By Sophia Rahman

AN ARTIST is putting paid to the saying ‘one man’s trash is another man’s treasure’ with his experimental new art

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Videographer / director: Oskar Krajewski
Producer: Hannah Stevens, Ed Baranski
Editor: Sonia Estal

Oskar Krajewski transforms broken electronics, used plastic containers, and unwanted toys into striking sculptures designed to make you think.

The London-based artist said: “Rubbish bins down my block became a very convenient and exciting source of free material.”

More than just an experiment, Oskar hopes his creative use of recycled materials will raise awareness about waste and pollution’s impact on our world.

He explained: “We are suffocating our planet with plastic, and I believe that art can play an important role in our survival.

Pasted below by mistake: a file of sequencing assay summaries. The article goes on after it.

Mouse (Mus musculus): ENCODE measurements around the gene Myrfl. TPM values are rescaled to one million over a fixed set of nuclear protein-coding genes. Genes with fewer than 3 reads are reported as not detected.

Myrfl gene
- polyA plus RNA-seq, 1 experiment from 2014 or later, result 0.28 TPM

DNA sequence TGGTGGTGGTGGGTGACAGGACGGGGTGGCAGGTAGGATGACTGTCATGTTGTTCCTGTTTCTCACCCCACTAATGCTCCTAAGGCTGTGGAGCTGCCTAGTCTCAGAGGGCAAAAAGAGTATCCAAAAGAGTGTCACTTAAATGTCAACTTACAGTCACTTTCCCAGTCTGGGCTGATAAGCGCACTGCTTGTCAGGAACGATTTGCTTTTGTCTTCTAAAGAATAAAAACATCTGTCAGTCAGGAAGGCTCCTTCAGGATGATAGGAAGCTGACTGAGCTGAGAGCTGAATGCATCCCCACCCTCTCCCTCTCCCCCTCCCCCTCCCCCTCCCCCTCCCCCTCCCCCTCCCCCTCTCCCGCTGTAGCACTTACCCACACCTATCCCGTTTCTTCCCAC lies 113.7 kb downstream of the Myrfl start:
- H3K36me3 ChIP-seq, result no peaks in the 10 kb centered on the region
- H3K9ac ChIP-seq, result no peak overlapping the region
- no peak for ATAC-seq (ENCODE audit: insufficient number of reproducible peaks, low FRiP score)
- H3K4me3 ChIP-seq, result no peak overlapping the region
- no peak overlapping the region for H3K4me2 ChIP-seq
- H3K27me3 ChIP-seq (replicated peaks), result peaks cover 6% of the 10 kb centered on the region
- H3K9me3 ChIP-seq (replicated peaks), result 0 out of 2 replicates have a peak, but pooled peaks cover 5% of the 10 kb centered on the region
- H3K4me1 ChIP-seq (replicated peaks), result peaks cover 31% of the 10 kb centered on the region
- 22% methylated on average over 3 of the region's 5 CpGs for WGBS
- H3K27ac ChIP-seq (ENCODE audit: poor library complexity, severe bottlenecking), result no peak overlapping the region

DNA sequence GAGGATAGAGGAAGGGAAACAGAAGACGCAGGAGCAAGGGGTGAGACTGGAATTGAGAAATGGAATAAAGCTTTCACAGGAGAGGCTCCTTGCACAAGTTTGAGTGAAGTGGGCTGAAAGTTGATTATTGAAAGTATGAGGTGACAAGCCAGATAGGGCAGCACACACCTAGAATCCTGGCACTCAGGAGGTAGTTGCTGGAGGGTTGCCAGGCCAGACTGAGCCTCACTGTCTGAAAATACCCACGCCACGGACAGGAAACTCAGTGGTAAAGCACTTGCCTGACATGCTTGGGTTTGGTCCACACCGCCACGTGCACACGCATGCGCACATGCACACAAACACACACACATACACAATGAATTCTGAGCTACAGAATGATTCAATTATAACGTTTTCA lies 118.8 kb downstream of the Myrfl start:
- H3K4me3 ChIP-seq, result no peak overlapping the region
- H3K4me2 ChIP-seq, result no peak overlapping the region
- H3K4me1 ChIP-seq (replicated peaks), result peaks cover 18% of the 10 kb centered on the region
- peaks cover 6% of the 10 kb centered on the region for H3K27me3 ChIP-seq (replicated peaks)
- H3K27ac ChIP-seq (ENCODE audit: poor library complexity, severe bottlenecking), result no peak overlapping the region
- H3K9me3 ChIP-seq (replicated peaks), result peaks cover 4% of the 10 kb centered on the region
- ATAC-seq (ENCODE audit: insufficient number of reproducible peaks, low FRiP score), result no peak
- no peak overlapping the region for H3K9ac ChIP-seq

“It has been estimated that in 2050 there will be more mass of plastic in the oceans than fish.”

One of his works symbolising pollution’s effects on marine life and its environment is his sea turtle sculpture with Lego bricks in its belly.

Oskar’s favourite and most striking work, however, is a piece he calls ‘Recycled Future’.

The detailed metropolis, pulsing with light and sound, took thousands of hours to build, and is comprised of more than 25,000 objects.

He said: “My inspiration comes from many sources, and movies are at the top of the list. Blade Runner’s vision of metropolis, Luc Besson’s Fifth Element, and Star Wars contributed to the idea of making, ‘Recycled Future’.”

The artist also produces pieces with a practical purpose, such as a large mirror hung in his home, constructed almost solely from reclaimed materials.

He said: “Framing this massive mirror would’ve cost me loads of money. Instead, I found some shutters down my rubbish bin.”

He also used a friend’s scratched and unused vinyl records and stuck them to his walls in place of a bannister.

Oskar hopes his innovative use of unwanted materials will catch on and become an artistic movement he dubs ‘Recyclism’.